Motley Fool’s “Secrets of Silicon Valley’s Hidden Empire EXPOSED”

Joe Magyer Says "Everything You Know About Investing is Wrong" ... this is "Perhaps the last great opportunity we’ll ever have to invest in this one-of-a-kind stock."

By Travis Johnson, Stock Gumshoe, March 12, 2013

I was all set to write up a little teaser from someone else, but then this latest pitch from the Motley Fool crossed my desk and, well, it’s exactly the kind of thing that Gumshoe readers are going to be asking about.

So look out below, here some some answers!

The tease is from Joe Magyer, who runs the Inside Value service at the Fool — but he’s not really touting his own newsletter, he’s teasing a David Gardner pick for the flagship Stock Advisor letter, and more specifically he’s teasing a pick that he says is revealed in the special report that they’re calling Secrets of Silicon Valley’s Hidden Empire EXPOSED: How to Play the 1 Stock That Refuses to Play by Wall Street’s Rules.

Which means we wanna find out who that is, right? The Fool has been cutting and cutting its newsletter subscription fees, so this time around they’re only charging $49 a year for the subscription to Stock Advisor, and they’re tossing in Inside Value for free. Inside Value has been very quiet lately, with not much hyped promotion, but Stock Advisor, of course, sends out a new teaser ad every couple weeks.

And this one starts out with a good, attention-getting pitch (and a picture of an early IBM cheese slicer to catch your eye), here’s a bit of it:

“Look, there’s no easy way to say this…

Everything You Know about Investing Is WRONG

“But if you act NOW in response to the bombshell info revealed in the pages below… and if you can keep it a secret for a little while longer… I think you’ll be quite happy to discover you were wrong. I know I was! ….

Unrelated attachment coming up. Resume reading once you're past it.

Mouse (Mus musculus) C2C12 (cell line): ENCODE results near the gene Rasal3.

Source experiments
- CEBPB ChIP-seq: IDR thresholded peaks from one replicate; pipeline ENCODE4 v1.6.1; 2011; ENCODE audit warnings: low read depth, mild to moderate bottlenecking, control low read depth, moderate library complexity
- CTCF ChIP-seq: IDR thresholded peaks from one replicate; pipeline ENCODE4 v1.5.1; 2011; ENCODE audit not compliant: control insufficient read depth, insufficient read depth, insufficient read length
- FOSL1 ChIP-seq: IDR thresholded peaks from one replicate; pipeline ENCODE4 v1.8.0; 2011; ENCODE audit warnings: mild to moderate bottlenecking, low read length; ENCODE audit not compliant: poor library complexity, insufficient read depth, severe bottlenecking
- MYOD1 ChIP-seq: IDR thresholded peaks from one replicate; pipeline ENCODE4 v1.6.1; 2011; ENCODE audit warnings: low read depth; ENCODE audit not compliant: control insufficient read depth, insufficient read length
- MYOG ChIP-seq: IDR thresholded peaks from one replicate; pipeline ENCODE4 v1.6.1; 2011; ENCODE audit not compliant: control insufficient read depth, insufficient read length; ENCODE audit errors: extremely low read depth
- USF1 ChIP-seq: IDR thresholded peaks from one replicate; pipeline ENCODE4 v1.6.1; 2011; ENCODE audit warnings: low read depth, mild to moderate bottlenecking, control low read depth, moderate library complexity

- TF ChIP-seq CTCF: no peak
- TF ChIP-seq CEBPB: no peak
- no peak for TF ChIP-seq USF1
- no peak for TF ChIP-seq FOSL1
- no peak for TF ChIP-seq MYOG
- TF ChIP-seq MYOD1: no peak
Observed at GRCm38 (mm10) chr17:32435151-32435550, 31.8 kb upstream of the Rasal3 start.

“Would you buy stock in a company named IBM that makes cheese-slicers?

“What about a paper mill in Finland called Nokia? A record store in San Francisco named The Gap? Or a noodle factory in Korea called Samsung?

“I hope your answers were yes, yes, yes, and yes!

“But even if you had anticipated that these companies would successfully adapt their business models to a changing competitive landscape, you couldn’t have made money as an investor.

“Because they were all so small when they made these winning transformations, that their stocks weren’t even publicly traded.

“That’s why what we’re about to witness is such a rare event. And such a rare profit opportunity for investors like us.

“You can learn a lot about IBM’s culture of innovation by studying its earliest products. What you can’t learn about is the breakthrough that eventually sent its stock through the roof. But what if one of today’s technology leaders was about to radically transform its business model? And what if you could invest in it weeks in advance?”

Sounds good, right? And then we hear more about how analysts and investors have gotten this company wrong time after time, and how they’re about to radically change their business:

“.. the place to watch closest is named ‘Lab 126.’

“For most people, what happens at this highly secretive facility in Silicon Valley is nothing to worry about.

“But if you’re the CEO of a Fortune 500 company, you’re probably worried sick about it.

“And if you’re an aggressive investor, with a nose for value and a skin thick enough to ignore all the skeptics who are always so sure about what can ‘never’ happen…

“Then you’ll want to find out everything you can about Lab 126, and the one company that controls it. As soon as possible.

“Because even though the last innovation to emerge from Lab 126 was so disruptive that it caused Apple CEO Tim Cook to lose his cool in a public conference call with investors, when they accused him of adopting a copycat strategy —

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“It’s their next bombshell that could finally reveal this company’s 18-year master plan.”

But wait, there’s more!

New York Times technology reporter Quentin Ha